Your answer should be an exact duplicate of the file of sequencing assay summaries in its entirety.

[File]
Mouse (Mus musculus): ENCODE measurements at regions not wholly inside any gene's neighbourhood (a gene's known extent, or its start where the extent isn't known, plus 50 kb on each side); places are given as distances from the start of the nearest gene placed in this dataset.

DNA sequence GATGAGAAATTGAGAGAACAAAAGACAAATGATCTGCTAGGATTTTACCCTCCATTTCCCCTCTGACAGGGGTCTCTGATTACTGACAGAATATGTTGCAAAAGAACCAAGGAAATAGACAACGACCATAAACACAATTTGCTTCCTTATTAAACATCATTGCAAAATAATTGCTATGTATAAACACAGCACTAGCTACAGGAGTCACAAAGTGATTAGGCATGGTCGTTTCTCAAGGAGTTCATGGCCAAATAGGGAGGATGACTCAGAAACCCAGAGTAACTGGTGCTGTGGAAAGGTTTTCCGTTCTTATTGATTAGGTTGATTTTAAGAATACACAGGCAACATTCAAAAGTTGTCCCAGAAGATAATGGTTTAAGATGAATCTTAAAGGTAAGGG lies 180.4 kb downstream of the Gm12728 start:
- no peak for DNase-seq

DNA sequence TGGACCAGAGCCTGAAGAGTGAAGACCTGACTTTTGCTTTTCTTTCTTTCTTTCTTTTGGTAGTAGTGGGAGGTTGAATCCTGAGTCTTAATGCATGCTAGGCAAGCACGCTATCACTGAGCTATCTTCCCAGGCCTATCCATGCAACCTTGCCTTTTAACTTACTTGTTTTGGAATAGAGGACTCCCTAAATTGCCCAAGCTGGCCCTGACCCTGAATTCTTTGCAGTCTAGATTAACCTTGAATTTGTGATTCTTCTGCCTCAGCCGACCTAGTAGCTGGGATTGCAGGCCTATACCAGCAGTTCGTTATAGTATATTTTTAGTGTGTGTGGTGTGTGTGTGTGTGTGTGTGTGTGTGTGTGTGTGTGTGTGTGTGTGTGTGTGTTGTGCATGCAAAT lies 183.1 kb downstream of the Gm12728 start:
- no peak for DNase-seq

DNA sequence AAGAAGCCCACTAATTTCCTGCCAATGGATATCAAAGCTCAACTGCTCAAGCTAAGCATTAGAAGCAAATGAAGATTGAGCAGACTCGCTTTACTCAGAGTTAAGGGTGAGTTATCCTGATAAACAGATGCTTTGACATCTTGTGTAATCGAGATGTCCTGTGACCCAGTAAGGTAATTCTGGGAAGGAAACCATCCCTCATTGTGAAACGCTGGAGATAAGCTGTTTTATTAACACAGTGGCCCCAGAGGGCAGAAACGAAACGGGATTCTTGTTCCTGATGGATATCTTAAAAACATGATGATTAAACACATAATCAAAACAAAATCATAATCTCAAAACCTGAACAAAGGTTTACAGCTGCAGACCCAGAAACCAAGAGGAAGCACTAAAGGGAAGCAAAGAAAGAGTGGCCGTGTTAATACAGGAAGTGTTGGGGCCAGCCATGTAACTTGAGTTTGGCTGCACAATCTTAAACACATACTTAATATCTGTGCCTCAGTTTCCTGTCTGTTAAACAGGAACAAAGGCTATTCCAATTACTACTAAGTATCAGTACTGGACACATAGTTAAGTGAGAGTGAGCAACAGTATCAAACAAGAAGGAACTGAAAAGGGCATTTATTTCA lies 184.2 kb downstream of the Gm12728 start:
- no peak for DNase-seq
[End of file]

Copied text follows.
Mouse (Mus musculus): ENCODE measurements at regions not wholly inside any gene's neighbourhood (a gene's known extent, or its start where the extent isn't known, plus 50 kb on each side); places are given as distances from the start of the nearest gene placed in this dataset.

DNA sequence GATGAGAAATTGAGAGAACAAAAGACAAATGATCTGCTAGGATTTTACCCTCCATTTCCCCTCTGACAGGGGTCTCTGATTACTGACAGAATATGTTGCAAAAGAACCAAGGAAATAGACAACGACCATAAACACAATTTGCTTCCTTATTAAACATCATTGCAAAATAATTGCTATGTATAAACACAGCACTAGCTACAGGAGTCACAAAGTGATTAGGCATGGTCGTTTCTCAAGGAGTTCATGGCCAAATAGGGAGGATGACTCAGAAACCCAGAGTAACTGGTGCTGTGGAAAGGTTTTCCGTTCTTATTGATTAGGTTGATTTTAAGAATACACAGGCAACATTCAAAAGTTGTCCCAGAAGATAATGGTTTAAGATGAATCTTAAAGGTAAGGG lies 180.4 kb downstream of the Gm12728 start:
- no peak for DNase-seq

DNA sequence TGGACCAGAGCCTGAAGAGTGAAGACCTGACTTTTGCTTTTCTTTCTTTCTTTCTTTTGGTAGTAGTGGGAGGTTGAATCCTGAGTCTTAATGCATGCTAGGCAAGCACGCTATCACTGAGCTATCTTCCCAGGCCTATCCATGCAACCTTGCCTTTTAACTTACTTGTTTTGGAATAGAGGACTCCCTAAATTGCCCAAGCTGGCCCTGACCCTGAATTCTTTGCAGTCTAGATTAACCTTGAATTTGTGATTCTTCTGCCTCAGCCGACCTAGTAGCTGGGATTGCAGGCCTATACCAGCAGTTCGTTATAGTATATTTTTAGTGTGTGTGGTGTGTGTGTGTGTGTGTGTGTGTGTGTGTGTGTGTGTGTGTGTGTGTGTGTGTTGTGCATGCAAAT lies 183.1 kb downstream of the Gm12728 start:
- no peak for DNase-seq

DNA sequence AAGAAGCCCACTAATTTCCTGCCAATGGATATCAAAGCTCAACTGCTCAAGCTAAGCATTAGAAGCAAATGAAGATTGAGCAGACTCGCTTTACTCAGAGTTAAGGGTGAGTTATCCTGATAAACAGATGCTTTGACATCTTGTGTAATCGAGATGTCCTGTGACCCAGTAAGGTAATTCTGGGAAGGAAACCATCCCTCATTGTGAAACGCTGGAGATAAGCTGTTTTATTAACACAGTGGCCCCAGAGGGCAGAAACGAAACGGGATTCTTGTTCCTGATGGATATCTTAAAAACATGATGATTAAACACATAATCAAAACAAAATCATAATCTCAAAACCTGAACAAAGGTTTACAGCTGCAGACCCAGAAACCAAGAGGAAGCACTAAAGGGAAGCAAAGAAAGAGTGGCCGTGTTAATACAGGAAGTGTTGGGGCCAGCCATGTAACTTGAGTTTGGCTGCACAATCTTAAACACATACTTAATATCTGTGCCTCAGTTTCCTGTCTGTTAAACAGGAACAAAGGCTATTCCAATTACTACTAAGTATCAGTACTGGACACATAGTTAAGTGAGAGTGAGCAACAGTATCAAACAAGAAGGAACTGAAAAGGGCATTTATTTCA lies 184.2 kb downstream of the Gm12728 start:
- no peak for DNase-seq